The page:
This started with me trying to make a regex to accept Bitcoin addresses. However, I couldn't do it. That led me to think: "is the set of all possible Bitcoin addresses even a regular language"?
For simplicity, consider only "legacy" P2PKH Bitcoin addresses: a valid address consists of the character "1" followed by 25 to 33 Base58 (
123456789ABCDEFGHJKLMNPQRSTUVWXYZabcdefghijkmnopqrstuvwxyz) symbols. There is an additional constraint that the last 32 bits of the address are a checksum which equals the first 32 bits of the result of the double SHA-256 hash of the rest of the address.
Obviously, the set of Bitcoin addresses under this definition is a regular language because it is finite, although this is probably no solace to anyone who wants to write a regex to validate it! But it's more interesting to think about Bitcoin addresses of unbounded length. I believe this is not a regular language, and the pumping lemma for regular languages can be used to prove that, nor is it a context-free language, once again because of the pumping lemma (for context-free languages), although I'm not as certain because I didn't take the actual time to think of a proof of this. It's also obvious that this new language of Bitcoin addresses of up to any length is recursively-enumerable and recursive, as it's trivial to write some C code to validate strings in it and also generate strings for it.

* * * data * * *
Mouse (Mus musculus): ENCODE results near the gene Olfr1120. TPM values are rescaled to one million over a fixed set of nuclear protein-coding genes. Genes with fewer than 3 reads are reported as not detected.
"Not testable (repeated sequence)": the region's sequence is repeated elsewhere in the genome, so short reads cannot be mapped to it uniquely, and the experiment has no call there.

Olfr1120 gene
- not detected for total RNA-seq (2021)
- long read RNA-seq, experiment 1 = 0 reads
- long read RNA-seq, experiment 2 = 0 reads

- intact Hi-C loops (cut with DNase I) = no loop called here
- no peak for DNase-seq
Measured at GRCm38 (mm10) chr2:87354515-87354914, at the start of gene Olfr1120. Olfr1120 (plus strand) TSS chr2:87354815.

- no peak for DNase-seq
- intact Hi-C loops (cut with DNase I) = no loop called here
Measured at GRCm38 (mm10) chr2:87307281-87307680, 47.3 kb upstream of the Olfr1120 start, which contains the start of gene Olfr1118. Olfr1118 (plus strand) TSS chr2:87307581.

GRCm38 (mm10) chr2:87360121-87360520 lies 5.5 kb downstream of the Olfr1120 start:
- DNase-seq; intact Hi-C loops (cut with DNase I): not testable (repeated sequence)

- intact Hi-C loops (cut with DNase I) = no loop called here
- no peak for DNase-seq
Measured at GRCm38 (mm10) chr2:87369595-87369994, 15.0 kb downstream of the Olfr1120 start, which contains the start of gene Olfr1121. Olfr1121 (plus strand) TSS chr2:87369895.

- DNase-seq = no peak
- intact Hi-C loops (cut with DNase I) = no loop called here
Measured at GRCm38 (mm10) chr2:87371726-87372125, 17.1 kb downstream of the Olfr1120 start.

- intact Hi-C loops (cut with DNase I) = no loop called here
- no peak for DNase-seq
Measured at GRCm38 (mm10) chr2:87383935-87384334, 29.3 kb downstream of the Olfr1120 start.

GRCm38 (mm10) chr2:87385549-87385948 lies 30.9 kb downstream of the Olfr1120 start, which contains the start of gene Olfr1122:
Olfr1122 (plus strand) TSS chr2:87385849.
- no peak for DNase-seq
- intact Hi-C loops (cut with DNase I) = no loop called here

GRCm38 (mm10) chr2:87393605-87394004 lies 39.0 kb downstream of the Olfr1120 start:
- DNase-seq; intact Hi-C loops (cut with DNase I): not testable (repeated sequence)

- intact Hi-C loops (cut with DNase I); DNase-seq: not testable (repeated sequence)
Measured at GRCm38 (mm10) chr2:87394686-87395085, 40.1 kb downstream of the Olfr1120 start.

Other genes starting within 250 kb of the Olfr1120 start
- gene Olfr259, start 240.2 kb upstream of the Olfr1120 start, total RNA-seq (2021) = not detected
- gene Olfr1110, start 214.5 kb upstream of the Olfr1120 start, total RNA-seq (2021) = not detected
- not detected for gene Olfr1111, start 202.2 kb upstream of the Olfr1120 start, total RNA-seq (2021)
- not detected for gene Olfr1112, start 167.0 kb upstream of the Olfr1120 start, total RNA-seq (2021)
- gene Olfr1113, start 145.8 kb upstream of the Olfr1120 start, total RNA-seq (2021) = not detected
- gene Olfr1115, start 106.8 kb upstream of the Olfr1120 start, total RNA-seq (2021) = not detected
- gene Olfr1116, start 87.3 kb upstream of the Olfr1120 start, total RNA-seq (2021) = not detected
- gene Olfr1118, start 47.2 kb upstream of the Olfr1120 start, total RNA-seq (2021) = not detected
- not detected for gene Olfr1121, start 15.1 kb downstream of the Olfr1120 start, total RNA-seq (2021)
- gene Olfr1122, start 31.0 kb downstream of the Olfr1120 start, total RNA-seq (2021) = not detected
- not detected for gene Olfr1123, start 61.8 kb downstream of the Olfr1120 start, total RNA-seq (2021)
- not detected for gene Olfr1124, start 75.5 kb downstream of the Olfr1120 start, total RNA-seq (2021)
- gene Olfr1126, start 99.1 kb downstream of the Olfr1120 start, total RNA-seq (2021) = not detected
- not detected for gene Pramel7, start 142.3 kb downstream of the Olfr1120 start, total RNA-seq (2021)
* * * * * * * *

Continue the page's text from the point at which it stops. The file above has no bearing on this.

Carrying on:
Now, the question that I am unable to answer is this: is the set of Bitcoin addresses with up to any length a context-sensitive language?
Forgive me if this is a question with an obvious answer; I only learned this stuff last term :)